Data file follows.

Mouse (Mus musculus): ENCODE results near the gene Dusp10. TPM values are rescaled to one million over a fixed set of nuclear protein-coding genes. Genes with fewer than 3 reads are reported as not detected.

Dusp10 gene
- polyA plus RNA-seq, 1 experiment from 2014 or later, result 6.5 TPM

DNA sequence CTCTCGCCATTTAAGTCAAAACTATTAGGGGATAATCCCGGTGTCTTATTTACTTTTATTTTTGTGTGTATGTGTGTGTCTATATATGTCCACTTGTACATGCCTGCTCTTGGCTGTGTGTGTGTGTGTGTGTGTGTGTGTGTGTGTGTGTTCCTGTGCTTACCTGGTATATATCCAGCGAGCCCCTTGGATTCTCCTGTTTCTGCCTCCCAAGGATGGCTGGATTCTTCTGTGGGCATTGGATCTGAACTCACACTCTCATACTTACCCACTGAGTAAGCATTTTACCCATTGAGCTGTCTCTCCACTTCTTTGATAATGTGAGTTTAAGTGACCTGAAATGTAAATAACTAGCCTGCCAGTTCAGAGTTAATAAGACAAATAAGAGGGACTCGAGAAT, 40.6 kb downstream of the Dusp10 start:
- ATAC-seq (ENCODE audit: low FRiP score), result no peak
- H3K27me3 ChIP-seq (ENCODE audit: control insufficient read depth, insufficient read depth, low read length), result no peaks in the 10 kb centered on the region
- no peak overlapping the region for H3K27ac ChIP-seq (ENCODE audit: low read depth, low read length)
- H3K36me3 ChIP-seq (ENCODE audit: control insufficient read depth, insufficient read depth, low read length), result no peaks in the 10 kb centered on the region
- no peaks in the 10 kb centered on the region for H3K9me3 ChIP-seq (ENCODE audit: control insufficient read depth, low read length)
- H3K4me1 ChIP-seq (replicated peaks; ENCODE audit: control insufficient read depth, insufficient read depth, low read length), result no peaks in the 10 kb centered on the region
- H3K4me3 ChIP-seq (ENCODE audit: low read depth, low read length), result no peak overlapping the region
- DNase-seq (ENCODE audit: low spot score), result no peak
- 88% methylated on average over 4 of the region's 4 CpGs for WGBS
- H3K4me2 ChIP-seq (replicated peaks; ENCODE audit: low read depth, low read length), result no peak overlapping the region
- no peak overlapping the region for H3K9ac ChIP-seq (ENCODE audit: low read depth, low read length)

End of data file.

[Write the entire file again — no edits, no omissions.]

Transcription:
Mouse (Mus musculus): ENCODE results near the gene Dusp10. TPM values are rescaled to one million over a fixed set of nuclear protein-coding genes. Genes with fewer than 3 reads are reported as not detected.

Dusp10 gene
- polyA plus RNA-seq, 1 experiment from 2014 or later, result 6.5 TPM

DNA sequence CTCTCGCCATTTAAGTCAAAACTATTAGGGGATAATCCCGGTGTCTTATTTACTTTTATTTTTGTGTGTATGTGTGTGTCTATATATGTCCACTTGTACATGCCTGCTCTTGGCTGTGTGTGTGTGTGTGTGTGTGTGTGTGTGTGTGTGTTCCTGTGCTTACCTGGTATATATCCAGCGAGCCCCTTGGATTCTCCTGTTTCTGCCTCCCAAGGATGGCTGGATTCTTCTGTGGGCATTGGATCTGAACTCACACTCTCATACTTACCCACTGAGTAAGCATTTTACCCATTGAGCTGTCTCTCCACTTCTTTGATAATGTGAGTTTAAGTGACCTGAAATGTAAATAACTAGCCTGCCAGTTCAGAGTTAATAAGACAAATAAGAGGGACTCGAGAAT, 40.6 kb downstream of the Dusp10 start:
- ATAC-seq (ENCODE audit: low FRiP score), result no peak
- H3K27me3 ChIP-seq (ENCODE audit: control insufficient read depth, insufficient read depth, low read length), result no peaks in the 10 kb centered on the region
- no peak overlapping the region for H3K27ac ChIP-seq (ENCODE audit: low read depth, low read length)
- H3K36me3 ChIP-seq (ENCODE audit: control insufficient read depth, insufficient read depth, low read length), result no peaks in the 10 kb centered on the region
- no peaks in the 10 kb centered on the region for H3K9me3 ChIP-seq (ENCODE audit: control insufficient read depth, low read length)
- H3K4me1 ChIP-seq (replicated peaks; ENCODE audit: control insufficient read depth, insufficient read depth, low read length), result no peaks in the 10 kb centered on the region
- H3K4me3 ChIP-seq (ENCODE audit: low read depth, low read length), result no peak overlapping the region
- DNase-seq (ENCODE audit: low spot score), result no peak
- 88% methylated on average over 4 of the region's 4 CpGs for WGBS
- H3K4me2 ChIP-seq (replicated peaks; ENCODE audit: low read depth, low read length), result no peak overlapping the region
- no peak overlapping the region for H3K9ac ChIP-seq (ENCODE audit: low read depth, low read length)